Wednesday, April 05, 2006

GOP votes against the First Amendment

Read it here.

Reason number umpty-ump why I am insulted if you call me a Republican.


Daniel H. Conway said...

You know, sitting on the left, this disadvantages folks I would prefer in office. But this is just politics. If I wanted to contribute, I could do it to the Democratic party like Republicans do, not try to cheat a tax law by sending it to a non-profit. If Democrats get in office, then this will change. The K street project will change hands, and some Democrat will do the filthy work of Santorum for the Democratic party.

Its kind of like the gerrymandered voting districts-hell yeah, Republicans created Republican strong voting distrticts that likely marginalized minority voters, that was not the intent, they just wanted Republican districts and minorities do not vote for them.

I choose to rig the system to favor me-this is our way of life. If I do not, then it will be rigged in favor of someone else.

This is just the way our "filthy, rotten system" works. I expect nothing more.

Father Martin Fox said...

I see nothing "filthy" or "rotten" about citizens forming associations for the purpose of pressuring politicians to vote for, or against, this or that policy.

This involves three rights specifically protected by the First Amendment:

Freedom of speech;
Freedom of association
Freedom to petition government.

Further, the Supreme Court has (rightly, in my view) held the freedom of association is "chilled" when a voluntary organization must disclose its membership. It was a tactic racists used against the NAACP in the '60s, and again by union bosses against the National Right to Work Committee in the '70s.

And yet, our Congress enacted a law (McCain-Feingold) that says if you want to run ads criticizing politicans within so many days of an election, you have to give up this part of your freedom.

As far as gerrymandering, there's nothing "filthy" or "rotten" about it. After all, it's based on an assumption -- that people can be relied on to vote, in the future, as they voted in the past. Nothing forces, or even assures, that outcome; and nothing prevents anyone from seeking to change that -- by influencing voters, identifying new voters, or simply moving into the district.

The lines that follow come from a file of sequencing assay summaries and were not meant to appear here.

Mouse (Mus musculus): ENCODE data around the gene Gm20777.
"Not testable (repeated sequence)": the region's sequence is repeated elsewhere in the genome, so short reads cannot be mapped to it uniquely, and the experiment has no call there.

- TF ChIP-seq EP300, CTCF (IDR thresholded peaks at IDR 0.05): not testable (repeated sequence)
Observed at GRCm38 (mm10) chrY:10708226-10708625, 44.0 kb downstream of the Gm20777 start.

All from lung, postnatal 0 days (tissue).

I'm not saying there aren't "filthy" and "rotten" things in our political system, but I would disagree that either of these fall in that category.

joeh said...

Getting money out of politics is like taking away air from the planet. Thinking that politicians in office will actually do anything fair to help their opponent get elected is like Pete Rose did not bet on baseball. Money is the lifeblood of politics, especially when we respond to political ads to get our information to vote. What the impact of money points out is that we have a lot of uneducated lazy voters who can be lead around very easily.
I suspect that this will have the same impact on the political show as the new study on steroids will have on baseball.
What I have said for a long time is that if you wake up in the morning and are dependent on government in your life, you had better take inventory and find a new life. If the government would do a lot less, we would all have better lives. I know of no government program that I can point to as a model of efficiency or worth. Our miltary has great power, but our government ties their hands and sends them to war to fight others with no restrictions. The last war that we were allowed to fight to win was WWII. I might give some praise to the national park program until you get under the belly and see the stupid waste.
I vote for all restrictions on money being eliminated so we can feed these poor fools we call our elected servants. Let them all grovel at the trough to get reelected and keep them away from making laws as much as possible.